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In criticism of tribute to fox


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The other night 01/12/21, they had a tribute to fox studio.It was half baked cause they only played the movies they have played before. They could of have taken opportunity to introduce never before broadcast fox classic films  .There are many Janet Gaynor films that have not seen the light of day on cable t.v,they could have introduced.Daddy Long Legs,the man who came back ,servants entrance ,another spring ,Paddy the next best thing ,Tess of the storm country and so fourth.Other classic they could have introduce,the long restored Fox Movie Tone Follies of 1930-31, Happy days ,1929. The problem with corporate arts is that they don't believe in choices and variety .So they show the same familiarity for the instant audience.

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30 minutes ago, 28Silent said:

The other night 01/12/21, they had a tribute to fox studio.It was half baked cause they only played the movies they have played before. They could of have taken opportunity to introduce never before broadcast fox classic films  .There are many Janet Gaynor films that have not seen the light of day on cable t.v,they could have introduced.Daddy Long Legs,the man who came back ,servants entrance ,another spring ,Paddy the next best thing ,Tess of the storm country and so fourth.Other classic they could have introduce,the long restored Fox Movie Tone Follies of 1930-31, Happy days ,1929. The problem with corporate arts is that they don't believe in choices and variety .So they show the same familiarity for the instant audience.

Fox is now owned by Disney.   So blame the mouse.

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36 minutes ago, jamesjazzguitar said:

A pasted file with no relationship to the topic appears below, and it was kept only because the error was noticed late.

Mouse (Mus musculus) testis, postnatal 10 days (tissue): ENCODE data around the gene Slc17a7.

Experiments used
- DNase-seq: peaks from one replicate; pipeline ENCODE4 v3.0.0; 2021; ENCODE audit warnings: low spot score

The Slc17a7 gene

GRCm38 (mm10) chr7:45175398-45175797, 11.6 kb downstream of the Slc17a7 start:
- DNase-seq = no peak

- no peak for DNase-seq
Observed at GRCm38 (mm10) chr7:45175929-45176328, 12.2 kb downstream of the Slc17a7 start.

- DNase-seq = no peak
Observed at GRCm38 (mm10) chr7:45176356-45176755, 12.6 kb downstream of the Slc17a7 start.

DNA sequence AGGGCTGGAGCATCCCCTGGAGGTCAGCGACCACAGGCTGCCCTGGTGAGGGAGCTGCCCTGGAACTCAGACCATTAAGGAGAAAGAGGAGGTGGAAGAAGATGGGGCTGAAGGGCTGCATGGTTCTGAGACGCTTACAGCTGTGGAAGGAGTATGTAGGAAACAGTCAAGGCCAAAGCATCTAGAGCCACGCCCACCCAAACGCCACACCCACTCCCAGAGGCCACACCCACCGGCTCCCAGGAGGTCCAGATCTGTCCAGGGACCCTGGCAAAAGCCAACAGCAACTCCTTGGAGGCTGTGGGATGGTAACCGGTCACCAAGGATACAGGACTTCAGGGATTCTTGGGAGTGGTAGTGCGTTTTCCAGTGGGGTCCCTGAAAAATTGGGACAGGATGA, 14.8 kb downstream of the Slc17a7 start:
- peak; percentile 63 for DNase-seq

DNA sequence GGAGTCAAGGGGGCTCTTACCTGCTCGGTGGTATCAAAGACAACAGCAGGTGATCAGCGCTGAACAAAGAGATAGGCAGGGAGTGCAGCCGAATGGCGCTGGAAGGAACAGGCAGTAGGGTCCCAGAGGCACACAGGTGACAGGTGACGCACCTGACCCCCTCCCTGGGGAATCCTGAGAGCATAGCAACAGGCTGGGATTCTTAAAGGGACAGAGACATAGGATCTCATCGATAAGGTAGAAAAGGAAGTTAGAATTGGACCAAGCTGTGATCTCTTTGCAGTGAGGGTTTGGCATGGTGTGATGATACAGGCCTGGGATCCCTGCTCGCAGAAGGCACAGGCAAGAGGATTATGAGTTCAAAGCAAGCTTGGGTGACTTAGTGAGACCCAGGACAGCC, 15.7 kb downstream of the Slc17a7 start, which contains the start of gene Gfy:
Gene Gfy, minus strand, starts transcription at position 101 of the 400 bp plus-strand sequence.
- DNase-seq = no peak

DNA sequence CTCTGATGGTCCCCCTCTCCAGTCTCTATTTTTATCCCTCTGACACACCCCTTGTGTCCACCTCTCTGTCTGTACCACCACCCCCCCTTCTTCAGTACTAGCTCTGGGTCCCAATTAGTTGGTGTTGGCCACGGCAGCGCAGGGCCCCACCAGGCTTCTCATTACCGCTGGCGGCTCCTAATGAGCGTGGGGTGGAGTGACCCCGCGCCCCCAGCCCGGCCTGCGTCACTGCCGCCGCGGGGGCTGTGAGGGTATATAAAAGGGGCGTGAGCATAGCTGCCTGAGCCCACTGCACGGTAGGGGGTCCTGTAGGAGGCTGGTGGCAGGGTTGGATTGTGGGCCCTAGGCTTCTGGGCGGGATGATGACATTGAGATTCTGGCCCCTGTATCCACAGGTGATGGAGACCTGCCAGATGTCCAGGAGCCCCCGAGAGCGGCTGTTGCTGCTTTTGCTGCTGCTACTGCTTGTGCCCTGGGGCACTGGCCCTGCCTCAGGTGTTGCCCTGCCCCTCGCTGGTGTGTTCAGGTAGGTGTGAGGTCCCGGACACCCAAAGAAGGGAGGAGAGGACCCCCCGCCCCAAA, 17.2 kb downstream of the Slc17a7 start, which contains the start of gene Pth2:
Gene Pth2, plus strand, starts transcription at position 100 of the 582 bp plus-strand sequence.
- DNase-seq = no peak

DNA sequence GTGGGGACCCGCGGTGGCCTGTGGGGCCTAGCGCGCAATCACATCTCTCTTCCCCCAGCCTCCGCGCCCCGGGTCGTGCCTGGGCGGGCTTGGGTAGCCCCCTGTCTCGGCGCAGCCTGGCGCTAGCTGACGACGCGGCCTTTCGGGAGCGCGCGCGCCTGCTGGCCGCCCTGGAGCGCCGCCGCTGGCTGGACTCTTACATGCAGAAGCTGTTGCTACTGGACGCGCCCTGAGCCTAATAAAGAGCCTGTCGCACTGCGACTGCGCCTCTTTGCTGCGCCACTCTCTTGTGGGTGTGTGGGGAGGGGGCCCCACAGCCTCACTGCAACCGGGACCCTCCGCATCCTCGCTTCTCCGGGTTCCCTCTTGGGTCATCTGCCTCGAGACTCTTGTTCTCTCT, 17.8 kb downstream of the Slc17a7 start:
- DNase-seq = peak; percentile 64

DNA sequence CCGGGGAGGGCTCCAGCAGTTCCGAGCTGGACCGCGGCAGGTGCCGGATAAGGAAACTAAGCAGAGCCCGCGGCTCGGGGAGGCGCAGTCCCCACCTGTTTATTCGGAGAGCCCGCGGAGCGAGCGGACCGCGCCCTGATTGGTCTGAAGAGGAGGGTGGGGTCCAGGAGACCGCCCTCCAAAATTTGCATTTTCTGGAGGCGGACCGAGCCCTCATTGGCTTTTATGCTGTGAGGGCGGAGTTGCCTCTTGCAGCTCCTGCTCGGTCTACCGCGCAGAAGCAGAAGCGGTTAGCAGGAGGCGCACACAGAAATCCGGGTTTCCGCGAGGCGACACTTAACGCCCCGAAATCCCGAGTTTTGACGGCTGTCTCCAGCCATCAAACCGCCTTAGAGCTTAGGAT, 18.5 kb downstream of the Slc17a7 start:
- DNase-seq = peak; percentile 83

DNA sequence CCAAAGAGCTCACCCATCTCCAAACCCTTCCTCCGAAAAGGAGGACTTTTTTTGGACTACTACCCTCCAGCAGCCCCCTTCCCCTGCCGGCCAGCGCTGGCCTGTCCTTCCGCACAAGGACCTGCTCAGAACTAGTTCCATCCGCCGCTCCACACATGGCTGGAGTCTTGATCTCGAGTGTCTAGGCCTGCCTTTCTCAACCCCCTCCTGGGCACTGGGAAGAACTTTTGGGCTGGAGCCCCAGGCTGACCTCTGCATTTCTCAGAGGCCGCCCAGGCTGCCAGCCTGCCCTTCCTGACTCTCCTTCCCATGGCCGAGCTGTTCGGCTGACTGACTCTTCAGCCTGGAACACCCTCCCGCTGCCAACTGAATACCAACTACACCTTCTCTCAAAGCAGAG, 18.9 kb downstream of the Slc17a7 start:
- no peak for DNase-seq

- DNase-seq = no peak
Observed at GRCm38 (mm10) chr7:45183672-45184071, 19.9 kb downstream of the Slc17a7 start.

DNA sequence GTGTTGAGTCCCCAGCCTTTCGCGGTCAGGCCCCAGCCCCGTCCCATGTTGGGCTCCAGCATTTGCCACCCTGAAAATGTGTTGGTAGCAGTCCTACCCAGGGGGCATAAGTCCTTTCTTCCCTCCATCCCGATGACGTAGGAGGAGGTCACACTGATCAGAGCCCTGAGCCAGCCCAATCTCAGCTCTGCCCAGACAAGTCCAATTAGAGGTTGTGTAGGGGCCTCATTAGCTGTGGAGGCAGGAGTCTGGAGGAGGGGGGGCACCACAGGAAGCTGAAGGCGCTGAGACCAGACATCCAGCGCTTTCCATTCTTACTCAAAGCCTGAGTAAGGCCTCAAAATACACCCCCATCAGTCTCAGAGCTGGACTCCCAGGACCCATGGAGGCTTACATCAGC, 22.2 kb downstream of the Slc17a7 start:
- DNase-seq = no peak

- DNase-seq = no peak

Fox is now owned by Disney.   So blame the mouse.

Moreover, TCM was probably burning off Fox movies that had been licensed before Disney acquired assimilated acquired the Fox catalogue. I'd love to see the titles you mention and other surviving pre-1935 Fox titles. But Disney appears to have put these films--at least for now?--in the vault alongside Song of the South.

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12 hours ago, 28Silent said:

It was half baked cause they only played the movies they have played before. They could of have taken opportunity to introduce never before broadcast fox classic films 

Another poster who does not understand broadcast "packaging" of films. Networks don't always have control of what they are licensed to broadcast by availability, cost & "bundled" packages offered by distributors.

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2 hours ago, TikiSoo said:

Another poster who does not understand broadcast "packaging" of films. Networks don't always have control of what they are licensed to broadcast by availability, cost & "bundled" packages offered by distributors.

A lot of people think they just buy the DVD or Blu-Ray at Wal-Mart, pop it in a player and send it out over the airwaves or down the cable to their TV, not realizing how complicated lawyers and legislatures have made it.

One TCM lawyer talked for a few minutes before a showing of a film at the TCM Film Festival that their legal department had been working for several years to be able to get the rights, as it was tied up in probate hell.

Edit to clarify: The TCM lawyers had to work so long just to figure out exactly who had the rights, and then negotiate to get them.  The first part took a long time to unravel, as the rights had been neglected by various heirs through the years.

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28 minutes ago, txfilmfan said:

A lot of people think they just buy the DVD or Blu-Ray at Wal-Mart, pop it in a player and send it out over the airwaves or down the cable to their TV, not realizing how complicated lawyers and legislatures have made it.

While performing some restoration work on a 1925 classic movie theater, I overheard the new owner saying exactly that, "I want to show a 3 Stooges short, then a WB Bugs Bunny cartoon then a classic feature film like TO KILL A MOCKINGBIRD, just like going to the movies used to be like. I have a huge collection of Blue Ray disks-it'll be GREAT!"

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Just now, TikiSoo said: